Marketing Plan Financials in Plan English – Sales Projections – Part 13 of the 2009 Marketing Plan Series

by Steve Fisher on April 10, 2009


You can’t have a product discussion and not include financial for the number geeks in all of us. As we wrap up the written content sections of the marketing plan, we dive into the numbers section. As in our Business Plan Series our Marketing Plan Series contains three beloved “Marketing Plan Financials in Plan English” sections. The first of these deals with sales projections and market share so let’s get started.

What Are Components of Sales Projections?

Projection of sales is an important part of the marketing plan. Part of the sales projection work is planning for a better performance in the future and correcting past performance with which you are not satisfied. You do this by finding out what profit contribution each sales representative makes. One goal of measuring a sales representative’s performance is improvement assistance. This is done in the marketing personnel section of the marketing plan.

Cost of Goods per Unit Worksheet
This is the first preliminary worksheet you must complete. The reason you have to start here is because these are the basic costs of raw materials, production labor and other costs that, once added up, give you the cost of goods per unit number you will need to get the “Estimated Sales Table” completed. To see an example of one take a look at this image.

Estimated Sales Table Worksheet
This is a preliminary worksheet that helps you figure out what the total sales and cost of goods sold are for each product year by year. You need to include the units, or number of things, sold by each product line. Take each number times the selling price of each product and you will get the actual sales for each product.

Tally that number up and create a column called % of sales and divide each number by the total and you can see how much each product brings in as a share of the entire sales projection. You should already have the “Cost of Goods Sold” per unit from the previous section. Put that number in after the “% of sales” and then multiply that number times the units and put the result into a new column called “Cost of Goods sold total”. Once that is done, do the same thing we did with “% of sales” and create a “% of Cost of Goods Sold”.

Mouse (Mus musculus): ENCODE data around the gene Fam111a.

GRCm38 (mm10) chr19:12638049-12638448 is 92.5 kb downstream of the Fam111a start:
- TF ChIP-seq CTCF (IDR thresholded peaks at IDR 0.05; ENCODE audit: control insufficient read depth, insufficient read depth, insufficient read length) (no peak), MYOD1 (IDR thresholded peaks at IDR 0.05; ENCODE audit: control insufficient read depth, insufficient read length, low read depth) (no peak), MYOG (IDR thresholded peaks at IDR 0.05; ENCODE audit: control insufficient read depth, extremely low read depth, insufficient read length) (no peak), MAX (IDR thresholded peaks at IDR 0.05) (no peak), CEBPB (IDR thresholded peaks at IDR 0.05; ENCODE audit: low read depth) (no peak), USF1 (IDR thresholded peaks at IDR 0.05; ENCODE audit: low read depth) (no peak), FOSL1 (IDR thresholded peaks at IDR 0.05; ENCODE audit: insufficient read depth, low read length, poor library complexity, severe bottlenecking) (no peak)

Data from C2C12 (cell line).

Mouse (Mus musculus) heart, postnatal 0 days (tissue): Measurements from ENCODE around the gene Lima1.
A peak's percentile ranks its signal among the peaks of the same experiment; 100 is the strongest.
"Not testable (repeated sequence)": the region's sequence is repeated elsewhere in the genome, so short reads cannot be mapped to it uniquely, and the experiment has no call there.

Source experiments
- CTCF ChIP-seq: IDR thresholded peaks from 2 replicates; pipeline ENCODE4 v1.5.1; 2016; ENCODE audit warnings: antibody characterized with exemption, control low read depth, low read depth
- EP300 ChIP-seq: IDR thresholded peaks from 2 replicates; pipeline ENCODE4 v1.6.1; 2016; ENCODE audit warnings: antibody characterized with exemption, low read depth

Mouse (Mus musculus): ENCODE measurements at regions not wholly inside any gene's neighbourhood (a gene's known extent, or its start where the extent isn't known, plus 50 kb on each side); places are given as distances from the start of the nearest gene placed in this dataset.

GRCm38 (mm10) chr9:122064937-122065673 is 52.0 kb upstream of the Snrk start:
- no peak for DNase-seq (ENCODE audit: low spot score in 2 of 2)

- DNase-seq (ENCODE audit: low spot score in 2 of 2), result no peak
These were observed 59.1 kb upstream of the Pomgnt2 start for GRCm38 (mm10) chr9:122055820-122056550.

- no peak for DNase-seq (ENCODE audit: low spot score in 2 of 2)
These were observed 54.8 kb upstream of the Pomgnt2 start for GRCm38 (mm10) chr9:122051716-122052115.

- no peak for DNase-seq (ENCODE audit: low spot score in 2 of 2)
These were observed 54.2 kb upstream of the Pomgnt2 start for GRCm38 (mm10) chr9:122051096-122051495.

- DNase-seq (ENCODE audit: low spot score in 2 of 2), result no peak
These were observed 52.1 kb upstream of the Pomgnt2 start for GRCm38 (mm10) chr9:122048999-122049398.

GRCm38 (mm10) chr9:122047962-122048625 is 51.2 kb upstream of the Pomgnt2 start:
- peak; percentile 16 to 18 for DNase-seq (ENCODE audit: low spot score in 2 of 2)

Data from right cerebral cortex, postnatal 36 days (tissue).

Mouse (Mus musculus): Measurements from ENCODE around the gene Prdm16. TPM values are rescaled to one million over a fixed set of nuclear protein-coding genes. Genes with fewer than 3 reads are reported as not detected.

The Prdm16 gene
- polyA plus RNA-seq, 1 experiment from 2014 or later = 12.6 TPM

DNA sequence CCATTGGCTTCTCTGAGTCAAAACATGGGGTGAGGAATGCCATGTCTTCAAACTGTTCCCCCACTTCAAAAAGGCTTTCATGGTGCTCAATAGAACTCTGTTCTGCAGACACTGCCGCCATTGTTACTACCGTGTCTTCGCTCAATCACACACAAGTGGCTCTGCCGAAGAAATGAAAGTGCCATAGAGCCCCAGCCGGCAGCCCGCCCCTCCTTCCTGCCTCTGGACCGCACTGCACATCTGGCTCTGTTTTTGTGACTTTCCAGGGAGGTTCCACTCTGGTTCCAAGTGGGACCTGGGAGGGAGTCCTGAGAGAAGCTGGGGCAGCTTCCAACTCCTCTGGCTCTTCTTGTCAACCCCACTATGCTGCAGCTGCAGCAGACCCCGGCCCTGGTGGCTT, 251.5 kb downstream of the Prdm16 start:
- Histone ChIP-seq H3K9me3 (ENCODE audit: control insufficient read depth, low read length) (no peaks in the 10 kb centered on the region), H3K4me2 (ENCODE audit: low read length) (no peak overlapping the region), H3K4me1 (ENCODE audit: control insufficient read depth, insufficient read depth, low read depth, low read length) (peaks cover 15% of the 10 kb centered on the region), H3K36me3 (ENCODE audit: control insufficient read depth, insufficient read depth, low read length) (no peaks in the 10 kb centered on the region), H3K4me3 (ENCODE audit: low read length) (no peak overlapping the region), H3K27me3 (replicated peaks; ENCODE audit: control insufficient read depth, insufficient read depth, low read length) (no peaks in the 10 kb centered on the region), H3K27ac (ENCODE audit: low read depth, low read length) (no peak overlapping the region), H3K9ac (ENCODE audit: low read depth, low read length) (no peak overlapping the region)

To see an example of one, check out this image from Plan Magic.

Sales Projections Worksheet
This is where all the hard work comes into focus and you break things down by months that give you the total amount you put together in the estimated sales table. You will use a concept called “weighing” which is basically splitting 100% across 12 months as to when you think that total amount will be met each month. Think of busy periods where sales are way up and slow periods where it is way down. A good example is retail with busy holiday periods and slow winters and then busy back to school sales.

You will also include the cost of goods sold numbers and percentages that breakdown according to the “weighing” you set up for each month overall.

These projections are also used on the business plan financials as revenue projections in the way they organize the business. You should also be aware how important this is not only from running your marketing division but when investors want to dive a layer deeper in the business plan and your numbers are what will back things up. It will also be used in other business plan financials but we will get into that in the next two sections. You can see a good example of this worksheet here.

Next Time:

The next part of our Marketing Plan Financials in Plain English sections focuses on Breakeven Analysis. This part of the marketing plan financials are in support of the overall business financial data section and shows how with your objectives met, when you will breakeven with the revenue goals and expenses detailed out and tied with the various parts of the marketing action plan.

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